Implantation bleeding appears in some women between the first and second week of pregnancy. This is due to the irrigation the endometrium receives when the fertilized egg arrives in the uterus, remaining there for the rest of the pregnancy.
This phenomenon is usually confused with menstruation, as the difference in the bleeding is very subtle. It basically differs in that it may be slightly darker and of shorter length than periods.
Implantation bleeding can confuse the mother-to-be, since she might believe the spotting is due to the arrival of her period if she is not aware of it.
In this article from Equipo Juana Crespo we will help you understand the concept of implantation bleeding and how to recognize it.
How does the process of fertilization begin?
The magic of the fertilization process begins when the egg receives the sperm creating a zygote or fertilized egg. When the zygote starts its segmentation process, it forms a morula which becomes a blastocyst after dividing for 72 hours or approximately 3 days. This cell adheres to the uterus wall to form the embryo.
Once the patient has undergone conventional IVF or ICSI, and approximately 18 hours later, it should be possible to observe 2 pronuclei in the cell. In other words, fertilization has been successful and the embryo is in the development phase.
On the second day, the embryo should enter the cell division phase (between 2 and 4 cells). By the third day, it will increase. (6 and 8 cells). By now, the embryologists begin to observe certain parameters such as: aspect, symmetry, number of cells… that help to classify the quality of the embryo in order to select the best ones.
If the embryo culture is prolonged in the laboratory (IVF), the embryo will divide further, forming a mass and reaching the cavitating morula state. So on the fourth day, we will be in the pre-blastocyst phase.
The blastocyst is a stage in the development of the embryo that usually occurs 120 hours after the puncture (fifth day). We know it is a blastocyst because of its appearance and structure, that is, it must have an optimal internal cell mass and a trophyectoderm with hundreds of cells. When the embryo has the right structure it is transferred to the woman’s uterus where it will continue to evolve.
The approach of the blastocyst to the endometrium is literally an invasion, causing a tear where new terminations are formed and amalgamate, and where the future embryo remains attached to the wall of the uterus.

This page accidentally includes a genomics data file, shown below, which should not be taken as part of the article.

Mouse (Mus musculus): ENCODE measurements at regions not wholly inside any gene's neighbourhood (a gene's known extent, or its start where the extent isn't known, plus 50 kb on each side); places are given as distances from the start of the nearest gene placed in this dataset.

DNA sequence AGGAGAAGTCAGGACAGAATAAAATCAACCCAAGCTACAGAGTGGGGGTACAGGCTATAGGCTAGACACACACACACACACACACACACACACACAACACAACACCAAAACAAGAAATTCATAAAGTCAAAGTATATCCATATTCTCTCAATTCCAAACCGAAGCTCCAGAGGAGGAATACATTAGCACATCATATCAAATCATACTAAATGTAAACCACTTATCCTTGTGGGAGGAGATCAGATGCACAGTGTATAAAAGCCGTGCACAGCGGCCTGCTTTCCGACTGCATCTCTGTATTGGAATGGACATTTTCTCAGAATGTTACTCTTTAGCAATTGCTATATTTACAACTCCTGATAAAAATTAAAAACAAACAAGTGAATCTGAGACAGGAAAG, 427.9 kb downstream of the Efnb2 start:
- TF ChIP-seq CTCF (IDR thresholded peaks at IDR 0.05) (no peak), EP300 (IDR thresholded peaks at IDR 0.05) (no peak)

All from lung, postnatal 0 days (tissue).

Beginning of bleeding
At this moment, the confluence of this new element in the area and the anchoring process provokes irritation and a consequent tear causing implantation bleeding.
It is estimated that between 25 and 30% of women with pregnancies will experience implantation bleeding, so it is important avoid discarding pregnancy in this case.
Women who are thinking of becoming mothers can pay special attention and notice differences to those provoked by menstruation and therefore be prepared.
Implantation bleeding and menstruation: main differences
The bleeding from the process of embryo implantation is usually somewhat darker than menstrual bleeding. It is the first sign that can be evaluated with the naked eye.
After the color, you should also pay attention to how heavy you are bleeding since implantation bleeding is lighter than menstrual bleeding.
Finally, be aware of how long the bleeding lasts. At day 14th, the blastocyst fully settles in the uterus, so the implantation bleeding time is shorter than the duration of the period.
Other related symptoms
There are some other signs that may assure you of the kind of bleeding you are experiencing. As women, we can feel some changes in our bodies such as: breast sensitivity, alteration in basal temperature, frequent urination, nausea, headache, discomfort or tiredness, among others.
It must be clear that each organism experiences the embryonic implantation process differently. That is why some women will not even have any symptoms while others will bleed. So it’s important to be aware of the kind of signs you might encounter.
When in doubt, the best solution is to go to a specialist and have a pregnancy test done 10 to 12 days after the transfer -preferably at least 12 days after ovulation-, to confirm whether the bleeding is due to conception, menstruation, or any other cause.